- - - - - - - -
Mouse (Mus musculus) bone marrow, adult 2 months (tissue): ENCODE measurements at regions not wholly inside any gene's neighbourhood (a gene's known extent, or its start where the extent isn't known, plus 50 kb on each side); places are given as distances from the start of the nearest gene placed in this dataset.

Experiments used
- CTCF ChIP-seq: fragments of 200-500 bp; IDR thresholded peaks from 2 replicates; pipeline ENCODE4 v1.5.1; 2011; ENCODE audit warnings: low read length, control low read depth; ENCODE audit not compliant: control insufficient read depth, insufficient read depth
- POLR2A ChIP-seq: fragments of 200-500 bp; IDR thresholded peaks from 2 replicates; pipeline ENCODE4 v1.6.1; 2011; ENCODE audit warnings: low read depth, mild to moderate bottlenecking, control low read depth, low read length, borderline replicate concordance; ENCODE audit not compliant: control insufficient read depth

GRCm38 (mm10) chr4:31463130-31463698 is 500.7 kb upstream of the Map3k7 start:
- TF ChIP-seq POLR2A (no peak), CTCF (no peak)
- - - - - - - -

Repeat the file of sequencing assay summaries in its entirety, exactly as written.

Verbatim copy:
Mouse (Mus musculus) bone marrow, adult 2 months (tissue): ENCODE measurements at regions not wholly inside any gene's neighbourhood (a gene's known extent, or its start where the extent isn't known, plus 50 kb on each side); places are given as distances from the start of the nearest gene placed in this dataset.

Experiments used
- CTCF ChIP-seq: fragments of 200-500 bp; IDR thresholded peaks from 2 replicates; pipeline ENCODE4 v1.5.1; 2011; ENCODE audit warnings: low read length, control low read depth; ENCODE audit not compliant: control insufficient read depth, insufficient read depth
- POLR2A ChIP-seq: fragments of 200-500 bp; IDR thresholded peaks from 2 replicates; pipeline ENCODE4 v1.6.1; 2011; ENCODE audit warnings: low read depth, mild to moderate bottlenecking, control low read depth, low read length, borderline replicate concordance; ENCODE audit not compliant: control insufficient read depth

GRCm38 (mm10) chr4:31463130-31463698 is 500.7 kb upstream of the Map3k7 start:
- TF ChIP-seq POLR2A (no peak), CTCF (no peak)